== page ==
Displaying data geographically can be an effective tool to persuade and inform. This is especially true when it comes to communicating on subjects based on a geographical region or its population (social, political, economic issues and so on).
Data maps are also popular amongst geographers, geologists and other scientists to help them visualise the physical aspects and phenomena that occurs in certain geographical areas.
So if you have data you want to display over a geographical region, then what are some of the options available to you? Below I will explore some popular data maps, which will improve your knowledge on presenting geospatial data.
One of the oldest and most commonly used form of data map. Choropleth maps use patterns or differing shades of colour over geographical regions to represent the data. Choropleth maps are good at giving a general view of the data.
Colour scales or the progression of colours in Choropleth maps can vary. Some choropleth maps have the colour scale blend as a gradient (like the above-right image) and some divide the colours into steps: so 0-10, 11-20, 21-30 for example would be each given a shade. Sometimes the scale is based on just one colour and varies it by hue, while other scales can blend 2-3 colour together.
The above-left map uses a full colour progression (multiple colours) to represent the distribution of categorised data. A good example of this would be to use each colour to represent a political party, in order to see who has the most votes in each region.
One thing you need keep in-mind with Choropleth maps is that the larger areas/regions are given more emphasis, even if their designated values aren’t in proportion. Another thing you need to remember is that values often needs to be normalised in order for the it to be accurately represented. So if you’re displaying data based on a population within a region, then the data needs to be divided per square mile/km.
With this type of data map, circles are displayed over their designated locations with the area of the circles being proportional to the data values. Because of this, Bubble maps are good for comparing proportions over a map, without the problem Choropleth maps have of larger region shapes being emphasised more.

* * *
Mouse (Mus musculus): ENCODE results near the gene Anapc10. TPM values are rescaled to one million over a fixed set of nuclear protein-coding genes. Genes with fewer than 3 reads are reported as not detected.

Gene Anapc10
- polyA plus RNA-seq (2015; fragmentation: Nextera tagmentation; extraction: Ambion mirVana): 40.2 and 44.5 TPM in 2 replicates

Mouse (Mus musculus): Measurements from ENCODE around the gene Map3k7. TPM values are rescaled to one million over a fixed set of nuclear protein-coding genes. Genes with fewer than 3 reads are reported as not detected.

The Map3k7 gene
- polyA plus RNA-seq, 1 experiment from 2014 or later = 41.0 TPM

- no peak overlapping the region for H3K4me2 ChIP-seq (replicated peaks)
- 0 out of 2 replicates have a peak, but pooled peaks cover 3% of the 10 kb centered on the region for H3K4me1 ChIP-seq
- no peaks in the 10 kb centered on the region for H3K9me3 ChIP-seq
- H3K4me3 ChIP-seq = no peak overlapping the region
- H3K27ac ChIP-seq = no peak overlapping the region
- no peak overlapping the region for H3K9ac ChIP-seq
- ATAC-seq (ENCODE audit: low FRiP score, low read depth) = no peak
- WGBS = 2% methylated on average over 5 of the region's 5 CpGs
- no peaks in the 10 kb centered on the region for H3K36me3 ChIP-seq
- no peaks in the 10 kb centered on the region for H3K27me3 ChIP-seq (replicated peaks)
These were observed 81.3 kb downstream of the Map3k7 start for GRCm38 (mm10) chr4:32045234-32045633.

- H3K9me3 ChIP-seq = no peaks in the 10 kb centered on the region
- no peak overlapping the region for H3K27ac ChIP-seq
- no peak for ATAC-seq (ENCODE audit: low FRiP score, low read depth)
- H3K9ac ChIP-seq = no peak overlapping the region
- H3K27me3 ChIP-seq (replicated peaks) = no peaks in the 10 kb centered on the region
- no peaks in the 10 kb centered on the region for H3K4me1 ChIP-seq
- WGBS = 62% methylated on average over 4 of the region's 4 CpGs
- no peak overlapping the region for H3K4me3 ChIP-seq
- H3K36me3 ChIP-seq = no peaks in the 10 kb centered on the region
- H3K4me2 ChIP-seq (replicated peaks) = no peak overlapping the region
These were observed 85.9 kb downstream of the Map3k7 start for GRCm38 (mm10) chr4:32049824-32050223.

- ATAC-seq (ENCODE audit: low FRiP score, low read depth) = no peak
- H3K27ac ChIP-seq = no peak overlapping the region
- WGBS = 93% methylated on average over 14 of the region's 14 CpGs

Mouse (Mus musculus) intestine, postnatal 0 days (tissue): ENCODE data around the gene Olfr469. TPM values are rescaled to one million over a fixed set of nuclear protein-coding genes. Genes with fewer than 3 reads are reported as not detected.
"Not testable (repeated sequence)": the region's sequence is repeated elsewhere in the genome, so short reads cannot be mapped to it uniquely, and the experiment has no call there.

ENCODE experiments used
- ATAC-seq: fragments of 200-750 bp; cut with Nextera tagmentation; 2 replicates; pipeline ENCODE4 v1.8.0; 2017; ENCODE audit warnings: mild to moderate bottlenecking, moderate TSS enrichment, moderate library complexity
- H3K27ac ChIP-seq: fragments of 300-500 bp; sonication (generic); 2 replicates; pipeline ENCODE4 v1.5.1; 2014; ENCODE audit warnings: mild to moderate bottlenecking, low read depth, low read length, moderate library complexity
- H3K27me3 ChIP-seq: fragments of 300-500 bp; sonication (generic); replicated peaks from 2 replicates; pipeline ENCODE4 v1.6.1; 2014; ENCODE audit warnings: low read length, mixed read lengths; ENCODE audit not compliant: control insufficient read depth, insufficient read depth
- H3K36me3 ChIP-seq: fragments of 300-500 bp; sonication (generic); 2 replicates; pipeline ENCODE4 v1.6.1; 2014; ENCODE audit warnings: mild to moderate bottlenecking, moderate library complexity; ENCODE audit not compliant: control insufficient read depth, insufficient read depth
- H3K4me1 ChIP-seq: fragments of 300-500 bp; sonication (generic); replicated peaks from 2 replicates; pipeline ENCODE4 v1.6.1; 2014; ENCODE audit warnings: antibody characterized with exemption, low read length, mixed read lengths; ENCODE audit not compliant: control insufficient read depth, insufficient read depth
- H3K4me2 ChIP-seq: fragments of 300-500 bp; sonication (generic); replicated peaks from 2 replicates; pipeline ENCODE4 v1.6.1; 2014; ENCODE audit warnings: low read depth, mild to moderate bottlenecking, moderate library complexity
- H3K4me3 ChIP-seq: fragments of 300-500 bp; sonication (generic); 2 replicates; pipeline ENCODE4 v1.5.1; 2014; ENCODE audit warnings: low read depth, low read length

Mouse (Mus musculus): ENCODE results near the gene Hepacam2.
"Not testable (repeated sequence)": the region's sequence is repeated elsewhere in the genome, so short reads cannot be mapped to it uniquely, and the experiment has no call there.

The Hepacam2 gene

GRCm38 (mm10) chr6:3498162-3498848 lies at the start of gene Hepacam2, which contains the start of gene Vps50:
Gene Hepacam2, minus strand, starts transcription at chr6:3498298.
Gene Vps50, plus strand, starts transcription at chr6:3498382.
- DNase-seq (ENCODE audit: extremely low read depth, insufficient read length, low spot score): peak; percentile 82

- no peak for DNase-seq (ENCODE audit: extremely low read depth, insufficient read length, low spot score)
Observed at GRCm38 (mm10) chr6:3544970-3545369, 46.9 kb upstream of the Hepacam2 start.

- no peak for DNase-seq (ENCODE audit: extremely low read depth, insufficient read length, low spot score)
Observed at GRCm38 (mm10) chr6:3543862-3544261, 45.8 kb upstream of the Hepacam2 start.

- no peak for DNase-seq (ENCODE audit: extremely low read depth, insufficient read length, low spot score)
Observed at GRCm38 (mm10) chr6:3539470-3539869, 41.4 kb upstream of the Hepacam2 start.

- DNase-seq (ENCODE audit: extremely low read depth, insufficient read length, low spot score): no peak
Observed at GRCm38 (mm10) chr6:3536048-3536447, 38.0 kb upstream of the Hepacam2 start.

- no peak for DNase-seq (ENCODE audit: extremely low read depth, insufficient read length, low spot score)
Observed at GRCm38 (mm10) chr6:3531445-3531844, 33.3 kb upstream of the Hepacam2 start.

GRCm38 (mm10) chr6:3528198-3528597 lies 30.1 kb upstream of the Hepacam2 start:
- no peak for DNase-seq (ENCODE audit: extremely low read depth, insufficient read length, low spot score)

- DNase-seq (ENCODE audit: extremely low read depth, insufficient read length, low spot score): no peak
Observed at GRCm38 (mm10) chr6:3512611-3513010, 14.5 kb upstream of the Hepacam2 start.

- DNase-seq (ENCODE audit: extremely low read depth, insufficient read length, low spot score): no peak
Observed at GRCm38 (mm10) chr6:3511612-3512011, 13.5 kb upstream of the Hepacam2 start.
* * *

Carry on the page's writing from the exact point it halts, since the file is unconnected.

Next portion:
The downside to Bubble maps is that enormous circles can sometimes overlap and hide other smaller circles and even cover entire regions.
Also known as a dot distribution map, Point maps are a way of displaying data through detecting spatial patterns of the distribution of data over a geographical region. Point maps are simply constructed by placing points onto a map.
A famous and historic example of a Point map is John Snow’s cholera map, still one of the best examples of Data Visualisation to date.
Snow took a map of the area of London where the cholera outbreak was occurring and plotted points on the cholera death locations. He discovered from looking the results that most of the points clustered near a water pump on Broad Street at Cambridge Street. This helped provide clear evidence that cholera was transmitted not through the inhalation of infected air, but through the ingestion of contaminated water or food.
The best way to describe this data map is Point map but with the points connected to each other by a line. Connection maps can be used when displaying data to show the connections and relationships between geographical regions and can also reveal spatial patterns.
This type of data map is used to show the migration of objects or values between locations. You could think of Flow maps as like the previous Connection map, but with magnitudes assigned to them by the thickness of their lines and arrows used to show the migration direction.
A good example of a Flow map is Minard’s map of French wine exports for 1864, which shows the pink “flows” as a sort of metaphor for the flow of French wine across the world.
Chart Combination Maps
Other forms of data visualisation can be combined with a map to represent the data geographically. Common examples of this is the use of small pie charts and simple bar graphs placed in each region. But the ability of comparison is weakened when displayed in this manner.